July 2018
Volume 59, Issue 9
Open Access
ARVO Annual Meeting Abstract  |   July 2018
Retinal pathology screening with a multi-image convolutional neural network
Author Affiliations & Notes
  • Benoit HIJAZI
    Finistère, Bretagne, France, CHRU Morvan Brest, Brest, France
  • Gwenolé Quellec
    Finistère, Bretagne, France, CHRU Morvan Brest, Brest, France
  • Ali Erginay
    APHP Paris, Paris, France
  • Mathieu Lamard
    Finistère, Bretagne, France, CHRU Morvan Brest, Brest, France
  • Beatrice Cochener
    Finistère, Bretagne, France, CHRU Morvan Brest, Brest, France
  • Footnotes
    Commercial Relationships   Benoit HIJAZI, None; Gwenolé Quellec, None; Ali Erginay, None; Mathieu Lamard, None; Beatrice Cochener, None
  • Footnotes
    Support  Fond Unique Interministériel
Investigative Ophthalmology & Visual Science July 2018, Vol.59, 1726. doi:
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    • Get Citation

      Benoit HIJAZI, Gwenolé Quellec, Ali Erginay, Mathieu Lamard, Beatrice Cochener; Retinal pathology screening with a multi-image convolutional neural network. Invest. Ophthalmol. Vis. Sci. 2018;59(9):1726.

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      © ARVO (1962-2015); The Authors (2016-present)

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Purpose : Convolutional neural networks (CNNs) have become popular tools for detecting diabetic retinopathy (DR) in fundus examination. However, they suffer from one major limitation: training a CNN requires image-level supervision, whereas clinical interpretations are generally assigned to multiple images (one interpretation per eye or even per exam). A solution is proposed to train a CNN with exam-level supervision. Two exam-level criteria are investigated: presence of diabetic macular edema (DME) and need for referral. Need for referral is particularly challenging: patients are referred to an ophthalmologist either because image quality is insufficient or because any retinal pathology has been detected or suspected.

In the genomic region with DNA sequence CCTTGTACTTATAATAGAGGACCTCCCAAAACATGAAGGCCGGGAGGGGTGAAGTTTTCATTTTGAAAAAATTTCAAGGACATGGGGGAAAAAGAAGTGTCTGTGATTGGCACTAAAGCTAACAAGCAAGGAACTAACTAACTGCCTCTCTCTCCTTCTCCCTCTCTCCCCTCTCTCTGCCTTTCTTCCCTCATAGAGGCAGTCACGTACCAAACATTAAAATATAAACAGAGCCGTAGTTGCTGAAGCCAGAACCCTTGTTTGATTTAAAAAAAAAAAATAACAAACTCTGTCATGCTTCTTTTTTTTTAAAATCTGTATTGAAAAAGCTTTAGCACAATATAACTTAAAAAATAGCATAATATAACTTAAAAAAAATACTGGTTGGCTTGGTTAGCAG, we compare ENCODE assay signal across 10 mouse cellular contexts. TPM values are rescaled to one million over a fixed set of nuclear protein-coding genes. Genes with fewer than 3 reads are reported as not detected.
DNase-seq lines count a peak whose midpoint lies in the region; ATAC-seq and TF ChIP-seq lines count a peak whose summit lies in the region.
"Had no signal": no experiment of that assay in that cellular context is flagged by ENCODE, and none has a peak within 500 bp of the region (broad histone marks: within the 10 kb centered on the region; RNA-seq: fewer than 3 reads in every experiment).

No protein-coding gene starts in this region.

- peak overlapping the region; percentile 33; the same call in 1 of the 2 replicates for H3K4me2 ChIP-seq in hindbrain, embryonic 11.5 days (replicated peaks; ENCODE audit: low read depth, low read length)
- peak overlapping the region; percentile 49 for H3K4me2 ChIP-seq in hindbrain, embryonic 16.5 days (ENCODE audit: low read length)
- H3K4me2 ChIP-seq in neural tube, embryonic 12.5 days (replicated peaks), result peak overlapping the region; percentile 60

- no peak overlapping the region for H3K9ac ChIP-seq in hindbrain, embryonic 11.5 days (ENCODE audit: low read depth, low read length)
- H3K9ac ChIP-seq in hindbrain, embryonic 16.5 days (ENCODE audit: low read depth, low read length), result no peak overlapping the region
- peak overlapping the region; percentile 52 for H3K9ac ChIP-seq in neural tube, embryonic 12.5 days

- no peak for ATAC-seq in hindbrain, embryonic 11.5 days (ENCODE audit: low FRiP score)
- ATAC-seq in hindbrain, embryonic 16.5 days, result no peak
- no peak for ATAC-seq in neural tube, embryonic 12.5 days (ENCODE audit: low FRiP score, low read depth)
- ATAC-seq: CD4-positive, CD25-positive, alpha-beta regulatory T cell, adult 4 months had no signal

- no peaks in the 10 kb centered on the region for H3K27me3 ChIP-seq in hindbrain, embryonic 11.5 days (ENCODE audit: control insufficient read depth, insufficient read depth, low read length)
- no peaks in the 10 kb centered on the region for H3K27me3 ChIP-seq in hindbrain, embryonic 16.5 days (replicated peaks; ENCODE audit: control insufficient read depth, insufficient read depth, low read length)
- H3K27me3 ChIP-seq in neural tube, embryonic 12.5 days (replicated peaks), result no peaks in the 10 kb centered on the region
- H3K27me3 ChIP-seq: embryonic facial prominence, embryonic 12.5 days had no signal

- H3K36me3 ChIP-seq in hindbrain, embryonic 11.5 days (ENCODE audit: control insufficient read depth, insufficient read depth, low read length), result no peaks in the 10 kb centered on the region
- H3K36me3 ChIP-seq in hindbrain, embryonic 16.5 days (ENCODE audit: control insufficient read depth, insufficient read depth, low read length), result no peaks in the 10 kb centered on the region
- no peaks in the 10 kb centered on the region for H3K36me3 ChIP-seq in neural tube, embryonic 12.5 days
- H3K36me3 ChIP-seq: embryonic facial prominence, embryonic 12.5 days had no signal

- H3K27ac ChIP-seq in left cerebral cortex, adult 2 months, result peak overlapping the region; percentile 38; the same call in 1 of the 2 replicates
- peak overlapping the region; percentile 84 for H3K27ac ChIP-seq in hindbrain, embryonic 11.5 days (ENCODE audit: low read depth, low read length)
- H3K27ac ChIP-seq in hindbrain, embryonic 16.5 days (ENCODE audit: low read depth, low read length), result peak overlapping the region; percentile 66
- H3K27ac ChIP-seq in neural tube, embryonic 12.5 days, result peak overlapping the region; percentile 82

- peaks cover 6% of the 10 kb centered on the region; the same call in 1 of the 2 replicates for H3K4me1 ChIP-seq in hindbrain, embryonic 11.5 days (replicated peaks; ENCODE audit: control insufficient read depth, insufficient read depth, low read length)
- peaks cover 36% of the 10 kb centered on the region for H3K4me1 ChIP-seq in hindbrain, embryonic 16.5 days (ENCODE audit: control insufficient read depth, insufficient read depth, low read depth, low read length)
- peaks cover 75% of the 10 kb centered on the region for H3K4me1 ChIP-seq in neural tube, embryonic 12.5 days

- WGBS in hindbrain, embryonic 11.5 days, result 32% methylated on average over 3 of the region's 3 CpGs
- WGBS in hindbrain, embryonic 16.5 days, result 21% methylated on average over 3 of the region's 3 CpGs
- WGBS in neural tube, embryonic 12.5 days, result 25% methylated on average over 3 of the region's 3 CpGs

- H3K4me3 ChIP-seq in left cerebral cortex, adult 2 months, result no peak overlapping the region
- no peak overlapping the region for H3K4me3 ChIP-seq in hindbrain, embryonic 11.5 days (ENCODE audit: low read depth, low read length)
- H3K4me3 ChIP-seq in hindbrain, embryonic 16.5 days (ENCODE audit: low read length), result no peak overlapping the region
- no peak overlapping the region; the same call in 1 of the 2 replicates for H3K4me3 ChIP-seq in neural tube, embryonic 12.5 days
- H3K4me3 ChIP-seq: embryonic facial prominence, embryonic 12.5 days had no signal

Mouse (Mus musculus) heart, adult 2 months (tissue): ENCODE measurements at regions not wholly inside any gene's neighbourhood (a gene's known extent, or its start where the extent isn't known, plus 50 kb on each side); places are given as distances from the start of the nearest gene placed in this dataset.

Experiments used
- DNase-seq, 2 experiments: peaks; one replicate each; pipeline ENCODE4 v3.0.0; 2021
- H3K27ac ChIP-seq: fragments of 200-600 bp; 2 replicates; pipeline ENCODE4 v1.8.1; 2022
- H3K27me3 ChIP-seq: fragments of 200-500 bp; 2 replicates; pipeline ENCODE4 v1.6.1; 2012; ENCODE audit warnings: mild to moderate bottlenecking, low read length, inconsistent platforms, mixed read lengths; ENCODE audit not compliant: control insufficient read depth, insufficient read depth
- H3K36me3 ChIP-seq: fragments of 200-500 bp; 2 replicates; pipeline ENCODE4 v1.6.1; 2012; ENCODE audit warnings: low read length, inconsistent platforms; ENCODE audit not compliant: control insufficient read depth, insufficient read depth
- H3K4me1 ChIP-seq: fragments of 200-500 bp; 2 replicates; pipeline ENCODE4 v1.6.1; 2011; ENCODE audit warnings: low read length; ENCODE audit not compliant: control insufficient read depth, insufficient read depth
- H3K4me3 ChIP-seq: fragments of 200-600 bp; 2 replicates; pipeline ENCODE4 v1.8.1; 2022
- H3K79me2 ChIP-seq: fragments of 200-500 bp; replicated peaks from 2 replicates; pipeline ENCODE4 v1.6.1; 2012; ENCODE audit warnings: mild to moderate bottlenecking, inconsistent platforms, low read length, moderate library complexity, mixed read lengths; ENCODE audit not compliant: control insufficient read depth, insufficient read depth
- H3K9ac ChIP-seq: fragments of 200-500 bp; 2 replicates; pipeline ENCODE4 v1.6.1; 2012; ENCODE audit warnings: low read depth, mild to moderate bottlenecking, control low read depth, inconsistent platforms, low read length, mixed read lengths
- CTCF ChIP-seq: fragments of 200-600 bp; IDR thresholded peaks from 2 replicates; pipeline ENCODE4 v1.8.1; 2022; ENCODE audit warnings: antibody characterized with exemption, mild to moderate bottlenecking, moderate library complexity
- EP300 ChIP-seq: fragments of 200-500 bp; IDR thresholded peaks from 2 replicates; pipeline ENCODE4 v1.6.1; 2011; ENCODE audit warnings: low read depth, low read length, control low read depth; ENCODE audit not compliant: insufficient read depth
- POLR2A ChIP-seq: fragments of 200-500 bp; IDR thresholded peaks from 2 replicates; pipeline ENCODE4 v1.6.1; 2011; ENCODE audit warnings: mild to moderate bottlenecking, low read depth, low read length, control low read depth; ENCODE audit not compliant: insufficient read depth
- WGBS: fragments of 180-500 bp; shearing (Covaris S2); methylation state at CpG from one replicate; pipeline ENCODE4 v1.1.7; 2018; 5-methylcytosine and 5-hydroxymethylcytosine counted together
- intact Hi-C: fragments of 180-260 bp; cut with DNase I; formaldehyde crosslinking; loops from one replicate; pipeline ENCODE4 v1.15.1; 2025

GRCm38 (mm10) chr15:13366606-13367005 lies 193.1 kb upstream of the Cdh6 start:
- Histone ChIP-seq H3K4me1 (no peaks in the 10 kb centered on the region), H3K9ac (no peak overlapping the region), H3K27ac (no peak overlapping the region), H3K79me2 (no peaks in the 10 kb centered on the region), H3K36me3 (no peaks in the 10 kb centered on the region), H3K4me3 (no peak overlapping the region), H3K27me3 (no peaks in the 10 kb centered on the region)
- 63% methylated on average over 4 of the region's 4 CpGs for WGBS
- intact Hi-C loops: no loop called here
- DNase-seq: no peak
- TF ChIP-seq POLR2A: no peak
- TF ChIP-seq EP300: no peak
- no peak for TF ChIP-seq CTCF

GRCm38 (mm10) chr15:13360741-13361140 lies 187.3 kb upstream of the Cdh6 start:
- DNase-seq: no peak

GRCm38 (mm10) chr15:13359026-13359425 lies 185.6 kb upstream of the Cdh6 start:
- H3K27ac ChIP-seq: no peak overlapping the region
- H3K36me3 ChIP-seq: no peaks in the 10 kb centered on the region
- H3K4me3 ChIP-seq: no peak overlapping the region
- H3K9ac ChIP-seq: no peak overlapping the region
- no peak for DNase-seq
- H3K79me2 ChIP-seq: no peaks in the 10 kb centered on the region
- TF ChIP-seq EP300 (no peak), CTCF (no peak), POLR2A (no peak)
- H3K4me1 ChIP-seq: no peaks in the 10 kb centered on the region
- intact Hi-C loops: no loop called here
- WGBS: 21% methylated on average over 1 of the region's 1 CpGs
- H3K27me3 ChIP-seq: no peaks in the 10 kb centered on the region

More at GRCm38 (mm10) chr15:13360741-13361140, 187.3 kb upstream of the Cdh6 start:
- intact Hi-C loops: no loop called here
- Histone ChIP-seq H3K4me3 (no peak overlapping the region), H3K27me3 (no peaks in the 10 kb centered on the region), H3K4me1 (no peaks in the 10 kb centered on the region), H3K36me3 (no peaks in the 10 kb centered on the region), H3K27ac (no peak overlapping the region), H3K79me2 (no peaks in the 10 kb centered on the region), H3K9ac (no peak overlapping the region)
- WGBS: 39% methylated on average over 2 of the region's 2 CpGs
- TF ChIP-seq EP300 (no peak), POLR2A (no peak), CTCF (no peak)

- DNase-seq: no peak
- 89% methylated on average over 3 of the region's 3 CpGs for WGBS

Methods : A novel transfer learning strategy is proposed. The starting point is a custom CNN previously trained to detect referable DR in single images: this detector was trained in Kaggle’s DR dataset with image-level supervision. The network is then modified to process full exams containing multiple images (usually four images): all images in one exam are processed in parallel through the network and their predictions are combined. Finally, the resulting exam-level CNN is fine-tuned with exam-level supervision (presence of DME or need for referral) in a dataset of 25,702 consecutive exams from the OPHDIAT screening network in Paris.

Results : Using the proposed multi-image CNN, the presence of DME was detected with an area under the ROC curve (AUC) of Az=0.923 before fine-tuning and Az=0.978 after fine-tuning. Regarding the need for referral, an AUC of Az=0.740 was obtained without fine-tuning, which is very low: it shows that the need for referral is very different from referable DR detection. However, after fine-tuning, the need for referral was detected with an AUC of Az=0.925: our detector thus outperforms a second human reader.

Conclusions : We have presented a multi-image CNN which can be trained on any DR screening dataset, unlike competing CNNs. We and others had already shown that DR can be detected very well with a CNN; we show that DME can be detected reliably as well. However, detecting DR and DME alone is not enough: an automated system cannot afford to miss cases needing referral, whatever the reason for referral. The proposed system, designed in the context of RetinOpTIC and commercialized by MESSIDOR, addresses this limitation and therefore increases the reliability of automated screening.

This is an abstract that was submitted for the 2018 ARVO Annual Meeting, held in Honolulu, Hawaii, April 29 - May 3, 2018.


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